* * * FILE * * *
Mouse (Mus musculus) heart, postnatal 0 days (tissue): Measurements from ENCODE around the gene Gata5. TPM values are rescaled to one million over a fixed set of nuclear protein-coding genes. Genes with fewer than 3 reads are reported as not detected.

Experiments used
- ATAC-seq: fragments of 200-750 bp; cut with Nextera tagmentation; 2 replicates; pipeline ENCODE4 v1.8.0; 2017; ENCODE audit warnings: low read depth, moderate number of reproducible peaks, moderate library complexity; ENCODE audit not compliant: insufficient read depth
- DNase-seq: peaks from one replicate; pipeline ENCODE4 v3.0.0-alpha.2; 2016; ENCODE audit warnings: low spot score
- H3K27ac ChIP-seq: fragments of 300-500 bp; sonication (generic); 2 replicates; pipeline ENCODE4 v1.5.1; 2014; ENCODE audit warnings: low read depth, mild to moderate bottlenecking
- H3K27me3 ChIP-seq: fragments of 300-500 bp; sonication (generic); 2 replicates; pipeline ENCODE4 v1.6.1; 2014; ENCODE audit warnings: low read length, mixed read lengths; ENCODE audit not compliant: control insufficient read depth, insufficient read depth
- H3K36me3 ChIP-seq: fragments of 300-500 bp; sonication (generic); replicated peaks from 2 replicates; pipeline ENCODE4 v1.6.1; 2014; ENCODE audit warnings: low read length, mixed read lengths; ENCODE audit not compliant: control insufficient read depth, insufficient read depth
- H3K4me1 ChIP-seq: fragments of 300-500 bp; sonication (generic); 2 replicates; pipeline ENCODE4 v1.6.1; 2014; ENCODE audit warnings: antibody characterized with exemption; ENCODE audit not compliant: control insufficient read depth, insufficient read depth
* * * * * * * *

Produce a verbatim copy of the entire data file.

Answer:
Mouse (Mus musculus) heart, postnatal 0 days (tissue): Measurements from ENCODE around the gene Gata5. TPM values are rescaled to one million over a fixed set of nuclear protein-coding genes. Genes with fewer than 3 reads are reported as not detected.

Experiments used
- ATAC-seq: fragments of 200-750 bp; cut with Nextera tagmentation; 2 replicates; pipeline ENCODE4 v1.8.0; 2017; ENCODE audit warnings: low read depth, moderate number of reproducible peaks, moderate library complexity; ENCODE audit not compliant: insufficient read depth
- DNase-seq: peaks from one replicate; pipeline ENCODE4 v3.0.0-alpha.2; 2016; ENCODE audit warnings: low spot score
- H3K27ac ChIP-seq: fragments of 300-500 bp; sonication (generic); 2 replicates; pipeline ENCODE4 v1.5.1; 2014; ENCODE audit warnings: low read depth, mild to moderate bottlenecking
- H3K27me3 ChIP-seq: fragments of 300-500 bp; sonication (generic); 2 replicates; pipeline ENCODE4 v1.6.1; 2014; ENCODE audit warnings: low read length, mixed read lengths; ENCODE audit not compliant: control insufficient read depth, insufficient read depth
- H3K36me3 ChIP-seq: fragments of 300-500 bp; sonication (generic); replicated peaks from 2 replicates; pipeline ENCODE4 v1.6.1; 2014; ENCODE audit warnings: low read length, mixed read lengths; ENCODE audit not compliant: control insufficient read depth, insufficient read depth
- H3K4me1 ChIP-seq: fragments of 300-500 bp; sonication (generic); 2 replicates; pipeline ENCODE4 v1.6.1; 2014; ENCODE audit warnings: antibody characterized with exemption; ENCODE audit not compliant: control insufficient read depth, insufficient read depth